Hopefully, by the time you finish reading about the damage done by the motley gang of “badditives” to which these chapters are dedicated, you’ll realize that there’s a lot more to worry about in the products you might assume to be safe than merely the amount of sugar (which is actually used much less than it was in years past), sodium (a certain amount of which is actually necessary to keep us alive), and calories they contain. And once you start examining the lists of ingredients on food packages (if you’re not already doing so), you’ll see just how many of them are out there waiting for you and your family to ingest—often half a dozen or more strong in a single product.

At that point, you’ll realize it’s well worth the effort to bar them permanently from your home, your life, and your body.

April 4, 2017

Washington, D.C. – April 11, 201, marks 5 years since the very first CFH Read Your Labels Day #RYLD, the day that serves as a reminder to do everything you can to learn and understand what goes into the things you eat and drink. To commemorate this milestone, Linda and Bill Bonvie have offered to share portions of their new book Badditives! The 13 Most Harmful Food Additives in Your Diet and How to Avoid Them.badditives

Starting on 4/11/17, once a week the Bonvies will share new content from this excellent new resource in the battle to be informed about what we eat, drink, and feed to our families. Feel free to visit this page weekly to check if the latest addition has been posted, or wait to receive the email from us that it is ready to review. Don’t want to wait? Use this link to order a copy for yourself: Badditives! The 13 Most Harmful Food Additives in Your Diet and How to Avoid Them.

We’ll get things started with a selection from the foreword, written by CFH Board Chair, James S. Turner:

Journalists Linda and Bill Bonvie have been on the food beat for a number of years—most recently as the writers of twice-weekly articles for Citizens for Health’s blog Food Identity Theft from 2010 to 2015.

Their articles laid out in detail the debasing of the American food supply, for example, by manufacturers using industrial sweeteners such as high fructose corn syrup (HFCS), “flavor enhancers” like monosodium glutamate, and other brain-damaging excitotoxins and artery-clogging trans fats, all of which have been directly linked to the unprecedented health problems that now plague our society.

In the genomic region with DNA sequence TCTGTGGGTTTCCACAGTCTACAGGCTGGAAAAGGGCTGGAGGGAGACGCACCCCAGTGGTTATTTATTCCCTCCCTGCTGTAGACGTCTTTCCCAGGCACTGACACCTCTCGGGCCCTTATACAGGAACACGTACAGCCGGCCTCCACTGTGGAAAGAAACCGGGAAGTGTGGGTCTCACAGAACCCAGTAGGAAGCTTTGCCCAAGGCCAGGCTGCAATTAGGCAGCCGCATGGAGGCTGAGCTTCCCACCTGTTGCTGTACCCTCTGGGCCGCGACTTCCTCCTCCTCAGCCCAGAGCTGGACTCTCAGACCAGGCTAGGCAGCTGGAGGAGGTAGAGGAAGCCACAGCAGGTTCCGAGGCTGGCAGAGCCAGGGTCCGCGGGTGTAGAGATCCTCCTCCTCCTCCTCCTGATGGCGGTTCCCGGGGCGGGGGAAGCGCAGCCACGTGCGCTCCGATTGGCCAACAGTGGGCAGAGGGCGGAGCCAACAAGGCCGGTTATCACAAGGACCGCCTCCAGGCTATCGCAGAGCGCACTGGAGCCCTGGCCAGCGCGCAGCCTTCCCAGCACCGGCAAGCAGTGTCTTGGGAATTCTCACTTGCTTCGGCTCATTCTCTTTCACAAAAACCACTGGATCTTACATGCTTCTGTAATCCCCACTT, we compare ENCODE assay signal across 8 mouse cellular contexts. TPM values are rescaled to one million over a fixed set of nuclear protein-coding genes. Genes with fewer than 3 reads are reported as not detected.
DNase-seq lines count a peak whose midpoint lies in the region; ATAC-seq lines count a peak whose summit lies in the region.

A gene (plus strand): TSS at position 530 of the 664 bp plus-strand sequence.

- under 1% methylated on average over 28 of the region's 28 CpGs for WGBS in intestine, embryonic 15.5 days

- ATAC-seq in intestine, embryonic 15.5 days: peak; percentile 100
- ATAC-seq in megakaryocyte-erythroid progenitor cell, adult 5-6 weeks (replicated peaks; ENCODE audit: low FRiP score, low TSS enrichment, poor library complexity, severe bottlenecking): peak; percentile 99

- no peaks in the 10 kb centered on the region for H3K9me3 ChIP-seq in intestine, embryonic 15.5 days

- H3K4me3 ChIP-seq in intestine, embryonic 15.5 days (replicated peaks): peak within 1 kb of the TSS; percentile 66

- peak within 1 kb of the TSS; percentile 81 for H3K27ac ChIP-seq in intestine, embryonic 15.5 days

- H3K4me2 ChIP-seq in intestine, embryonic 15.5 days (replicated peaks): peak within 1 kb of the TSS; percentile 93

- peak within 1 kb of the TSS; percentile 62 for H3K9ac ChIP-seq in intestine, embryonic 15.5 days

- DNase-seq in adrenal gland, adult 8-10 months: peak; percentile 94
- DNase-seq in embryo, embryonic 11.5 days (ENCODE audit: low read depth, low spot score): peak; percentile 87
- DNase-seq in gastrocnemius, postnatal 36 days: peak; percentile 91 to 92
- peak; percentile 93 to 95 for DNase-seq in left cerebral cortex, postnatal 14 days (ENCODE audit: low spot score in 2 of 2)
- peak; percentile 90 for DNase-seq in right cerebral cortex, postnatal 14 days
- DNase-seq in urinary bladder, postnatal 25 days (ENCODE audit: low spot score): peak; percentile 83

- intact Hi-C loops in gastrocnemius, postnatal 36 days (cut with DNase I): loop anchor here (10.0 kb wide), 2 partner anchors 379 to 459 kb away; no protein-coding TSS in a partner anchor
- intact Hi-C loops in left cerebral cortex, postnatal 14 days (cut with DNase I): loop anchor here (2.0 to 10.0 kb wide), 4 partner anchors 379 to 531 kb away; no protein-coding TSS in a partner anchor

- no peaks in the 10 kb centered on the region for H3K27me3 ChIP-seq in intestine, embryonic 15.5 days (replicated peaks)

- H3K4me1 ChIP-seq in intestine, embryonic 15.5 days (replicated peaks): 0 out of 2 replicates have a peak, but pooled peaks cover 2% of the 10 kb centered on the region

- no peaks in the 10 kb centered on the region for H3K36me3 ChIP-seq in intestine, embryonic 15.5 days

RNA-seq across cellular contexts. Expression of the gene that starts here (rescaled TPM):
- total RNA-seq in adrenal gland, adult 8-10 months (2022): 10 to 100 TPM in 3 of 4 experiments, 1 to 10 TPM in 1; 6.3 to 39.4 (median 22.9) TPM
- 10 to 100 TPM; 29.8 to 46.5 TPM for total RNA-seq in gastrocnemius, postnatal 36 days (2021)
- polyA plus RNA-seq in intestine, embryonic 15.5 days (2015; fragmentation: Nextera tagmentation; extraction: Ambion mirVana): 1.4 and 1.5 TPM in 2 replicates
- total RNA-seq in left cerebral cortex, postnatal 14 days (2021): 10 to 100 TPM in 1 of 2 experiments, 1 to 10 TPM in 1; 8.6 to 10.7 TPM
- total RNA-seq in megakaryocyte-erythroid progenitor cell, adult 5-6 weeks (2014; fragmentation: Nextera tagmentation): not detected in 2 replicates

The articles formed the basis for Badditives! The 13 Most Harmful Food Additives in Your Diet—and How to Avoid Them, which zeroes in on the worst of the unnatural substances currently found in processed foods, how they got there, and the ways in which they impact our health (beginning with the first of the alphabetically ordered chapters, which reveals links between aluminum and Alzheimer’s disease).

Such ingredients give mechanized foods false color, taste, texture, and stability. Without them most of such processed products would taste bland and appear pale, limp, and inert. Various performance-enhancing chemicals, however, can turn these pasty, unappealing, nutrition-deficient discharges from processing machines into the brightly colored, happy-tasting, feel-good stuff we put into our mouths and call food. They carry real risks, as do other substances covered in the following pages, such as GMOs and fluoride, that adulterate our food for even more devious reasons. Along with chronicling how these badditives came to be accepted by federal regulators, the authors advise you on how to banish them from your diet and thus avoid the pitfalls of the easy, lazy, incurious shopping habits that Big Food encourages.

Stay tuned for more – and don’t forget to commemorate Read Your Labels Day #RYLD by being extra-vigilant about examining what Big Food is putting into what you eat and drink. If you find anything especially egregious, or you want to share examples you’ve seen of what we share from the Bonvies’ book, share it with us and other Citizens for Health on Twitter (@citizens4health) and Facebook.

Fluoride: Good? Bad?

The FDA and CDC Appear to Disagree
What Should We Believe?

As someone who works to stay informed about the issues that affect your ability to maintain your health and wellness, and to sift through the often complicated scientific evidence involved, you are certainly aware of the debate about the use of fluoride in drinking water. What is a health and wellness activist to think?

Well, chew on this:

  • The Environmental Protection Agency’s (EPA) National Health and Environmental Effects Research Laboratory says that fluoride is a chemical with “substantial evidence of developmental neurotoxicity”.
  • And the Centers for Disease Control and Prevention (CDC) deems the use of fluoride in drinking water one of the 10 greatest public health achievements of the 20th century.

What gives? Our own government can’t even agree whether fluoride is something to embrace or to avoid?

This contradiction continues to play out in the public forum. As an ingredient in toothpaste, fluoride has a reputation for being beneficial, even as momentum builds behind community efforts to stop adding this fertilizer byproduct to drinking water. For example, Beaumont, TX is considering halting the practice because the elevated levels of the chemical are corroding pipes.

Beaumont is just one of the latest in a line of communities that are reconsidering this practice that dates back to the 1940s. The Massachusetts town of Oak Bluffs is likely to end fluoridation as early as this summer. If these efforts succeed, these towns will join most developed nations, as well as cities from Barcelona to Zurich, from Berlin to Vancouver, in opposing water fluoridation.